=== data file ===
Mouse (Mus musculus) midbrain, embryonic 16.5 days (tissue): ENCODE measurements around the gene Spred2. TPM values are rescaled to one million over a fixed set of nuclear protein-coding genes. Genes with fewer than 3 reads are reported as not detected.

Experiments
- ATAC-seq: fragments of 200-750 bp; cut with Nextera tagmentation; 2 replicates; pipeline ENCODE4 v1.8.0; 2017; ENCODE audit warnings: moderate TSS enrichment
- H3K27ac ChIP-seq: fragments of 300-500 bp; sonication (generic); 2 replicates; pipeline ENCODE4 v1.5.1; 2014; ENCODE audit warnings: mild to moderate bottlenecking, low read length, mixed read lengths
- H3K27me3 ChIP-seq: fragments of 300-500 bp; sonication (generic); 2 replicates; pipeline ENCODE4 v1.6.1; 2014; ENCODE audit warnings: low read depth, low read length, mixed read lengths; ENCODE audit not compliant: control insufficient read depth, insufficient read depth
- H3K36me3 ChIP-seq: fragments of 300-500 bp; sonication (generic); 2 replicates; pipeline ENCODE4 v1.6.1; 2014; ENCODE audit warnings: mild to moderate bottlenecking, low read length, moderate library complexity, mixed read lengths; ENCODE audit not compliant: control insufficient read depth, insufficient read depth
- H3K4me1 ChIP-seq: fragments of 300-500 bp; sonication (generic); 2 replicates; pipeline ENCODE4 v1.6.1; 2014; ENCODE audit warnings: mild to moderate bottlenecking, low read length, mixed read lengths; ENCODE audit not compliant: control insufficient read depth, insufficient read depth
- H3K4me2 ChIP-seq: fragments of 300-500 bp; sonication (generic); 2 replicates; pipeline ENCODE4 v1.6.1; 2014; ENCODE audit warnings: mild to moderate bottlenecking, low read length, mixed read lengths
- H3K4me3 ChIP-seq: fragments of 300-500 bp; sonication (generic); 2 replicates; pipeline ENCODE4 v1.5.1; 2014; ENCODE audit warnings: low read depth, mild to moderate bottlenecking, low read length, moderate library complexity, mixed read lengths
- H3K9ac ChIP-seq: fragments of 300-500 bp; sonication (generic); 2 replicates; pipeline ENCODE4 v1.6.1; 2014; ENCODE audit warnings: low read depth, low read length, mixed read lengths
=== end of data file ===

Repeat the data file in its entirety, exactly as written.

Mouse (Mus musculus) midbrain, embryonic 16.5 days (tissue): ENCODE measurements around the gene Spred2. TPM values are rescaled to one million over a fixed set of nuclear protein-coding genes. Genes with fewer than 3 reads are reported as not detected.

Experiments
- ATAC-seq: fragments of 200-750 bp; cut with Nextera tagmentation; 2 replicates; pipeline ENCODE4 v1.8.0; 2017; ENCODE audit warnings: moderate TSS enrichment
- H3K27ac ChIP-seq: fragments of 300-500 bp; sonication (generic); 2 replicates; pipeline ENCODE4 v1.5.1; 2014; ENCODE audit warnings: mild to moderate bottlenecking, low read length, mixed read lengths
- H3K27me3 ChIP-seq: fragments of 300-500 bp; sonication (generic); 2 replicates; pipeline ENCODE4 v1.6.1; 2014; ENCODE audit warnings: low read depth, low read length, mixed read lengths; ENCODE audit not compliant: control insufficient read depth, insufficient read depth
- H3K36me3 ChIP-seq: fragments of 300-500 bp; sonication (generic); 2 replicates; pipeline ENCODE4 v1.6.1; 2014; ENCODE audit warnings: mild to moderate bottlenecking, low read length, moderate library complexity, mixed read lengths; ENCODE audit not compliant: control insufficient read depth, insufficient read depth
- H3K4me1 ChIP-seq: fragments of 300-500 bp; sonication (generic); 2 replicates; pipeline ENCODE4 v1.6.1; 2014; ENCODE audit warnings: mild to moderate bottlenecking, low read length, mixed read lengths; ENCODE audit not compliant: control insufficient read depth, insufficient read depth
- H3K4me2 ChIP-seq: fragments of 300-500 bp; sonication (generic); 2 replicates; pipeline ENCODE4 v1.6.1; 2014; ENCODE audit warnings: mild to moderate bottlenecking, low read length, mixed read lengths
- H3K4me3 ChIP-seq: fragments of 300-500 bp; sonication (generic); 2 replicates; pipeline ENCODE4 v1.5.1; 2014; ENCODE audit warnings: low read depth, mild to moderate bottlenecking, low read length, moderate library complexity, mixed read lengths
- H3K9ac ChIP-seq: fragments of 300-500 bp; sonication (generic); 2 replicates; pipeline ENCODE4 v1.6.1; 2014; ENCODE audit warnings: low read depth, low read length, mixed read lengths